A Conversation Between a Pastor and a Postmodern

The following conversation is completely fictional but is based on several claims that someone with a postmodern worldview typically holds (not necessarily everyone who accepts the label "postmodern"). The intent of the following is twofold. With this dialogue I hope to show the weaknesses of the postmodern mindset as well as how to answer someone who espouses such claims. Many times we are confronted with these arguments and fail to know how to respond. The following is just one example of how one may respond in a similar situation.

Postmodern: Pastor, I regret to inform you that I am leaving your church.

Pastor: Why? You are an important part of the congregation. What has prompted you to leave? Is it one of the other members? Is it me?

Postmodern: Don't get me wrong, pastor. You are a nice guy and you really care about your flock but I just get so tired of your absolute statements in your sermons. It is like you consider no other position as valid with the exception of your own.

Pastor: What do you mean? Do you feel that I am too dogmatic on certain problem passages or controversial doctrines?

Postmodern: No. It is more than that. You speak as if the Bible is the only truth and that Jesus is the only way to salvation. You don't even consider the other views and how they might also be true. You are very intolerant!

Pastor: During my time in college I was on a quest to discover the truth and God has opened my eyes to see that the Bible is true. I have weighed out all the evidence and thoroughly examined it and have yet to find it false. Furthermore, the Holy Spirit has convicted me of its truth.

Postmodern: I have no problem that you believe the Bible to be true. My issue lies with your claim that Muslims are wrong in their understanding of the Koran as truth and that everyone is wrong who does not believe that Jesus is the only way of salvation. What right do you have to make these claims?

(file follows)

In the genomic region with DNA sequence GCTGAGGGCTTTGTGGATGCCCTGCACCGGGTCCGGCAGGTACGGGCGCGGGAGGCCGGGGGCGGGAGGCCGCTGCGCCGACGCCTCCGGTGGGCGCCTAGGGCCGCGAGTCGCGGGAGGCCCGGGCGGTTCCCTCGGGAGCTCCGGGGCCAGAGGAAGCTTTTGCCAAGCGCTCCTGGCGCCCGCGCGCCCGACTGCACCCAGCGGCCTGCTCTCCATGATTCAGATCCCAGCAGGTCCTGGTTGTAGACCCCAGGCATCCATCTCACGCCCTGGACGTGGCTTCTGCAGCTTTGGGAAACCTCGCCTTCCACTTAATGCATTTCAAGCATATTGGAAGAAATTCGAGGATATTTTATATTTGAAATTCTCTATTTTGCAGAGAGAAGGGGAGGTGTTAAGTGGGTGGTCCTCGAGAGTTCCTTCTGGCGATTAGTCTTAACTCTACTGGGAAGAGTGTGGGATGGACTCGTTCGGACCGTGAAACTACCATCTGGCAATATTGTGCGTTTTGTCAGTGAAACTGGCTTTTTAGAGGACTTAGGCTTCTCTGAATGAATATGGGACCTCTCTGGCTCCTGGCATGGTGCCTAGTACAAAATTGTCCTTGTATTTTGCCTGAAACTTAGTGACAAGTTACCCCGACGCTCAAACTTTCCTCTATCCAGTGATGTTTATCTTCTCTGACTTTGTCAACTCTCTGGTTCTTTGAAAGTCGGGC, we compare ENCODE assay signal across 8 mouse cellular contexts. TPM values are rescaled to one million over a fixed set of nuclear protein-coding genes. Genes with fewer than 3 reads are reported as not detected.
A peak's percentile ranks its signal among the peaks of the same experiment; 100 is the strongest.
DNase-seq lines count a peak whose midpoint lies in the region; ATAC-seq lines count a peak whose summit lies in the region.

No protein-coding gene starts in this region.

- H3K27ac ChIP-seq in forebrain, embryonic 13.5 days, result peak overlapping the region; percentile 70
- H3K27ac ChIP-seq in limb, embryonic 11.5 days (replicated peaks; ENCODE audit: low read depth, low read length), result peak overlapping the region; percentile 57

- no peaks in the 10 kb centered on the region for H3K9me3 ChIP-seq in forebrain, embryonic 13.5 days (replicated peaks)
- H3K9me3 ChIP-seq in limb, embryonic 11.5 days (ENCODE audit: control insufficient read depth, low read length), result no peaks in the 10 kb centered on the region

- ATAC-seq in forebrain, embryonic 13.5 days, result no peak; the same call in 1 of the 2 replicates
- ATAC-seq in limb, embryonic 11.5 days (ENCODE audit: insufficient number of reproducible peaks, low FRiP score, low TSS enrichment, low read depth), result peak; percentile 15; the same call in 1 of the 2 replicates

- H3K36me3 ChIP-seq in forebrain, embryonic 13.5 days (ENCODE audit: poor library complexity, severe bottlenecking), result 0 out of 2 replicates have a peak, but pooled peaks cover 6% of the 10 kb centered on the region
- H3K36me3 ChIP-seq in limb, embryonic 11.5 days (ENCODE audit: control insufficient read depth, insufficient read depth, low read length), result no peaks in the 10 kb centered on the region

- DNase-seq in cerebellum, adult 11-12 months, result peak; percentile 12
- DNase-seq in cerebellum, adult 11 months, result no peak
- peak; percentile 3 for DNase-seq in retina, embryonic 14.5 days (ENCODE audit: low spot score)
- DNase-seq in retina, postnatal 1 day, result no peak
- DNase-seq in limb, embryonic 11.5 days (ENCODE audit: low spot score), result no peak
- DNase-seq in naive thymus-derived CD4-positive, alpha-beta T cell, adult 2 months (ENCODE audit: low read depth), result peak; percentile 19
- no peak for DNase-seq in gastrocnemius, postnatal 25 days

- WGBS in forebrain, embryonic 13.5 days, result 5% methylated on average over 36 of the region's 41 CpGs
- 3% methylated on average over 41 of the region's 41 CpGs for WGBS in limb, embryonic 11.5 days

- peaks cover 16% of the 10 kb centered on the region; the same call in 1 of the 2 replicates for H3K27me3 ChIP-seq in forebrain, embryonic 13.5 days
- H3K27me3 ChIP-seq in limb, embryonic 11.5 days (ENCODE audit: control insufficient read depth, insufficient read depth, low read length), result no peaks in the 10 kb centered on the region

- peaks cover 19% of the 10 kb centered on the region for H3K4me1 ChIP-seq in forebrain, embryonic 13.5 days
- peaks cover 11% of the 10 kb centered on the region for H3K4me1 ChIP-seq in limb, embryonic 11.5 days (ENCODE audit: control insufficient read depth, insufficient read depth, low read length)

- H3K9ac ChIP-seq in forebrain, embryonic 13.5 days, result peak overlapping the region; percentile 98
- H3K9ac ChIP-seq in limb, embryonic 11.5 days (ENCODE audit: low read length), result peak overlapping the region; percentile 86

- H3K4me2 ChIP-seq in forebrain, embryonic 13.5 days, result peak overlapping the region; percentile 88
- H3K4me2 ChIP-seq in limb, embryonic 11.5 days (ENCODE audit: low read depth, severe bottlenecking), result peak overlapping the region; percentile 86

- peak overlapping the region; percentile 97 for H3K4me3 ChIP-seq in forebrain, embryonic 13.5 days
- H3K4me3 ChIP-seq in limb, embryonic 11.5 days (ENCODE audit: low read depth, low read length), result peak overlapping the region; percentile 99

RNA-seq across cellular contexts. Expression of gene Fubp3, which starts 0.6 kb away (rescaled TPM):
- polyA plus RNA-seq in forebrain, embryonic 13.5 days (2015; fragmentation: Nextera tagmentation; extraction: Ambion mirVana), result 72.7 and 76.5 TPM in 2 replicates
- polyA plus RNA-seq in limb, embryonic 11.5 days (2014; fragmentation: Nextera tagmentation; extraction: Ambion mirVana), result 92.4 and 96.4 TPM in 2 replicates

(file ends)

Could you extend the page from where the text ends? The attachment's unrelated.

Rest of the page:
Pastor: Well if the Bible is true, as I am convinced it is, then it must be God's Word as it claims. This means that God is the one who makes these claims and He clearly has the right to determine what is right and wrong. The Bible explicitly states and affirms Jesus as saying that He is the way, the truth, and the life. No man comes to God but through Him. Therefore, God has declared that Jesus is the only way to salvation.

Postmodern: Based on the presupposition that the Bible is true, that is correct. But my issue is the validity of that presupposition itself. Why can't there be many ways to heaven instead of just one?

Pastor: Do you realize that every religion claims to be right? Islam claims the Koran is the only holy book without any perversions and thus is fully true. Islam views Jesus as not being the Son of God and never having died which are complete contradictions to the Bible. The Bible's teaching and those of the Koran cannot both be true. Jesus either is the Son of God or He is not. Is Jesus the only way as the Bible states or the Five Pillars of Islam according to the Koran? They both cannot be the only way as they each claim. One is either right or they both are wrong. They both cannot be right because they contradict. In fact, every religion presents their set way as the only way. Buddhism has the Eightfold Path to Enlightenment and Hinduism has several rituals and washings. Even the Roman Catholics have historically held to the position that there is no salvation outside the Catholic church. They each have their own and only way to heaven and apart from that way, no one may enter their conception of heaven (which also is contradictory of each other). So, basically all religions are intolerant of each other. The question boils down to which one of these ways are the true one since they all cannot be.

Postmodern: I understand your point but I can't understand how anyone can be sure of the truth. I don't believe anyone can be certain of anything.

Pastor: So then how can you be so certain of the impossibility of knowing the truth?

Postmodern: What do you mean?